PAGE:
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Shangqing Taoism


”The world of Shang-ch’ing Taoism: a world where guardian spirits live inside the human body; a world where mystics fly to the sky and journey among the stars; a world where people absorb the essence of the sun and moon to cultivate immortality; a world where the highest attainment in life is to merge with the Tao in bliss and ecstasy …”

- Eva Wong, from The Shambhala Guide to Taoism

Shangqing: Taoism’s Most Mystical Lineage

Shangqing (also spelled Shang-ch’ing) Taoism is known as the most mystical of Taoism’s main lineages. In it we find practices similar to those performed by the shamanic cultures of ancient China. As Eva Wong points out, mysticism in general has many connections to shamanism: ”Each involves ecstatic experience, transformed perception, feats of power, and a union with a force that takes the individual to a more complete existence than the mundane self.”

Shangqing Taoism is, however, different from many shamanic traditions in its belief in the fundamental unity of the Heavenly and Earthly realms. In this tradition, deities and spirits are understood, ultimately, to simply be the cosmic aspect of ourselves – whether they reside within our bodies or in realms perceived to be “external.”

Founded By Lady Hua-ts’un

The Shangqing lineage was founded in the early Chin Dynasty by Lady Hua-ts’un. She received its basic teachings and practices via mystical revelation from the highest Tao, and subsequently (in 288 CE) recorded them in a text known as The Yellow Court Jade Classic of Internal Images of the High Pure Realm.

The Internal Universe of Shangqing Taoism

In the cosmology of Shangqing Taoism we find an internal and an external universe. The internal universe consists of a hierarchy of spirits or deities existing within our human body. Most important is “The One” – the Tao within us, also known as the Immortal Fetus. The most important practice for a Shangqing Taoist is the practice of “Keeping the One” – cultivating an inner alignment, an inner stillness which supports a continuous union with the Tao.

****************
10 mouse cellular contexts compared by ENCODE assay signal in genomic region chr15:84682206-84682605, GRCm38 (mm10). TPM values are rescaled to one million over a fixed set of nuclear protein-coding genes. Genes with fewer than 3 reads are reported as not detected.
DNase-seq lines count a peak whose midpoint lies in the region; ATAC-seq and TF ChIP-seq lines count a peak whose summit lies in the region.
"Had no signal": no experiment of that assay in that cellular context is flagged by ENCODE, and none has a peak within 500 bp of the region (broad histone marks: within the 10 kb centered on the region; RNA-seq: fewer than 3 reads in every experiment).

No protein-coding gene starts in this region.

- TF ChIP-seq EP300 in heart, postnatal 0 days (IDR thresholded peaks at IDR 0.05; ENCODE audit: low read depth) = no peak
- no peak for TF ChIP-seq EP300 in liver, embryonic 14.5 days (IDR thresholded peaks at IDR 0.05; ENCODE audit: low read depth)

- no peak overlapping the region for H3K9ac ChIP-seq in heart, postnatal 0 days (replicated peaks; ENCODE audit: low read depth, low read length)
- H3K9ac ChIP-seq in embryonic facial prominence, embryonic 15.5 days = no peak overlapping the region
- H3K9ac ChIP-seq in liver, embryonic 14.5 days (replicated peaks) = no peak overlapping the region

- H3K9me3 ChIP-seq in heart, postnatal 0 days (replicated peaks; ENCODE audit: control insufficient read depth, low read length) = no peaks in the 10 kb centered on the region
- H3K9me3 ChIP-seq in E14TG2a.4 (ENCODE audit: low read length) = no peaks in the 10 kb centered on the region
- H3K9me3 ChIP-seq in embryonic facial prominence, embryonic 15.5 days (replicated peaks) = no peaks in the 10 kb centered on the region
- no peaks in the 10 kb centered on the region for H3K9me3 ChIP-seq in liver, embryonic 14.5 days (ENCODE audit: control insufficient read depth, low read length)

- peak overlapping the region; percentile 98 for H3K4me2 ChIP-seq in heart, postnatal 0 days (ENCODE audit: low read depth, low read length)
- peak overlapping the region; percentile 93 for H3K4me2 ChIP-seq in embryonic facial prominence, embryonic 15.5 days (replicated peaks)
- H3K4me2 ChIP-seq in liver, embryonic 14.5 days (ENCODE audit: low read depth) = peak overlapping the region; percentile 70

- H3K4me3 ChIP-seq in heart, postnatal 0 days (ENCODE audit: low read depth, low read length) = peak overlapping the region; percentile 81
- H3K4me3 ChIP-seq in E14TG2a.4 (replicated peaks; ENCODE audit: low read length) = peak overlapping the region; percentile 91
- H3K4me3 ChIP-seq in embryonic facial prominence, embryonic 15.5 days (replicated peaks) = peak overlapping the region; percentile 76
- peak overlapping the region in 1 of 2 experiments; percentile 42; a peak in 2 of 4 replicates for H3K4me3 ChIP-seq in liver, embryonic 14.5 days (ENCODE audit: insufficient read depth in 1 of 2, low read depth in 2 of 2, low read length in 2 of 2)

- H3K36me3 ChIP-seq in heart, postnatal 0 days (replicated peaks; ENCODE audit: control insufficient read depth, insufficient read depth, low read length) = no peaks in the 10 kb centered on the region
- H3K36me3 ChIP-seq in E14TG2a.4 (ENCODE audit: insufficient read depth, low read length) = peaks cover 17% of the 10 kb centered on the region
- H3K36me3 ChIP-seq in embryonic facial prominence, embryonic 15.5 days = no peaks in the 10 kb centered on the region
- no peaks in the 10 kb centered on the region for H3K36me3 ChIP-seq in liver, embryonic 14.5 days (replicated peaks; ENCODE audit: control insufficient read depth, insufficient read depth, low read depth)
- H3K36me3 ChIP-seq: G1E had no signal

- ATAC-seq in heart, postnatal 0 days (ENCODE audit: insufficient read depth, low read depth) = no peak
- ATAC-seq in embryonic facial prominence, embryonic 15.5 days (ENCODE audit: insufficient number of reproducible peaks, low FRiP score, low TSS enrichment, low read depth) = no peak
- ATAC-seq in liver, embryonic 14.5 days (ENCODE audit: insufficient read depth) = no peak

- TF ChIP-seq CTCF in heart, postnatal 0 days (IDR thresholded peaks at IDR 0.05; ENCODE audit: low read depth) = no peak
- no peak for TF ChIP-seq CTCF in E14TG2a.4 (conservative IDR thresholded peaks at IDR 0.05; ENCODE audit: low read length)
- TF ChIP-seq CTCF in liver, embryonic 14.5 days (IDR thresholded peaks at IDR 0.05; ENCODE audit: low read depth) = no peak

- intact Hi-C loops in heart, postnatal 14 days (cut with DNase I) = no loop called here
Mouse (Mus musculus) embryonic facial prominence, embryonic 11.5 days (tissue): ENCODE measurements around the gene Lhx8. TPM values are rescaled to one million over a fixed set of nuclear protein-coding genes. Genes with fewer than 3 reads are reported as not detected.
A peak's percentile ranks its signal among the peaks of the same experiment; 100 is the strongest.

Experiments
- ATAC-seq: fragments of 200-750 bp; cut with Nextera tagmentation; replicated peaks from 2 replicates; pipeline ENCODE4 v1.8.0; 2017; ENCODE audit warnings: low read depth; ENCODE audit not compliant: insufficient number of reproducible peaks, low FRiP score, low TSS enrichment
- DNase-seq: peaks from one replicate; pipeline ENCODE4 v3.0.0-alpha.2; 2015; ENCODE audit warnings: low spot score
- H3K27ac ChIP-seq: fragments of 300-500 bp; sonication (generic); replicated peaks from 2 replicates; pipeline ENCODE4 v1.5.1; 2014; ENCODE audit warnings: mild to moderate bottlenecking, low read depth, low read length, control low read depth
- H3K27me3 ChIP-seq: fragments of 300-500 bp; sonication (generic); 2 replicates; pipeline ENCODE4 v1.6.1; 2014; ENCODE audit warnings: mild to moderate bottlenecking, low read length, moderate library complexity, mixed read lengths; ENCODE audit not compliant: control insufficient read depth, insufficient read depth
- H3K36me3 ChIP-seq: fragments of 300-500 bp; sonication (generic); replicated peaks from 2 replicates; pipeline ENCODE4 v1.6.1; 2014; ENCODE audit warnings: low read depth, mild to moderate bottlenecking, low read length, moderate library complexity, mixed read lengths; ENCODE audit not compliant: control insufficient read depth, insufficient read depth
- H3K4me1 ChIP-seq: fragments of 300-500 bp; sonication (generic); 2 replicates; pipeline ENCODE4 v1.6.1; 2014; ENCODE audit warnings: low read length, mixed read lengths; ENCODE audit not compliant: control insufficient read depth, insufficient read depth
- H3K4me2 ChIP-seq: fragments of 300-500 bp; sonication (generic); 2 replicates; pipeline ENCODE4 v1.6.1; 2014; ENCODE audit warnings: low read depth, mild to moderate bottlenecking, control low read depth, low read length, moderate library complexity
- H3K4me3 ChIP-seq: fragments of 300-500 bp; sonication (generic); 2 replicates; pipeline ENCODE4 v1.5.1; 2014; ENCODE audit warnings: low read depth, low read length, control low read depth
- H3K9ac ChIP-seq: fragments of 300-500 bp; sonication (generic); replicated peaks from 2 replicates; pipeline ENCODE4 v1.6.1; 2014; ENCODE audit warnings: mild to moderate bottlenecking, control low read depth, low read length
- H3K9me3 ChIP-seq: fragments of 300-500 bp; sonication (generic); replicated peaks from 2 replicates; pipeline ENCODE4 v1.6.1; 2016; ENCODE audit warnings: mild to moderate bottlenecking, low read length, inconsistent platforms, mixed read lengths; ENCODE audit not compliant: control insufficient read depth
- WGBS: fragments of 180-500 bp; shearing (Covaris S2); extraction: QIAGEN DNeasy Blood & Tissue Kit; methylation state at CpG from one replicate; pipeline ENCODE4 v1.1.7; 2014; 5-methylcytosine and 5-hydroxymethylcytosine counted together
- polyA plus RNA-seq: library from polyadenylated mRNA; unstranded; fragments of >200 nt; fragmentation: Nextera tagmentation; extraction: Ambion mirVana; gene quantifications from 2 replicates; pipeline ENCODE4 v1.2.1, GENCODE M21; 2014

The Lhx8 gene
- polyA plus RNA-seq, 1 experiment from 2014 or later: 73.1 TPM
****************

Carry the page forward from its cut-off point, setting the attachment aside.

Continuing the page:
Other important guardian spirits within the body include the Three Treasures and the Five Shen. The Three Treasures include creative energy, life-force energy and spiritual energy. The Five Shen are the spirits of the major yin organs. When these spirits are vibrant and healthy, the body is healthy and the person has what is known as a “good Shen” – a vital constitution which can be seen in sparkling clear eyes.

Spirits, Deities & Monsters

Though the above are the main deities of Shangqing Taoism’s internal universe, the human body is understood to contain countless numbers of deities and spirits (similar to those found in both Buddhist and Hindu tantric traditions) which protect it from illness and support it along the path to immortality. Also to be found, at times, are “monsters” – more malevolent spirits who obstruct the gates to the dantians, preventing life-force energy from gathering in these important centers. The Nei Jing Tu is one highly-revered rendering of the internal universe of the human body.

The External Universe of the Shangqing Lineage

The external universe of Shangqing Taoism consists of the spirits of the sun, moon, stars and constellations. Shangqing practitioners learn to absorb the essence of the Tao as it expresses itself through the light, energy and power of these heavenly bodies. Also important are the spirits of mist, clouds and dew. Both internal meditative practices and elaborate rituals are used to invoke the presence of the deities residing within these potent substances.

Mystic flight and soul-travel are among the practices used by Shangqing practitioners to access the various celestial realms of this external universe. These practices are similar to the “journeying” practices found in many shamanic traditions. The difference, as mentioned above, is that for the Shangqing practitioner, this so-called “external” universe is understood to be an aspect of the practitioner him- or herself.

Uniting the Microcosm with the Macrocosm

All of the practices of this form of Taoism have as their goal the uniting of the microcosm of the body with the macrocosm of the universe. It is in this dissolution of the inside/outside polarity that the practitioner is able to merge with the Origin of all things – the primordial Tao – and in so doing become an Immortal.

References & Suggested Reading

Eva Wong, The Shambhala Guide To Taoism (Boston: Shambhala Publications, 1977).

Stanford University’s Encyclopedia of Taoism

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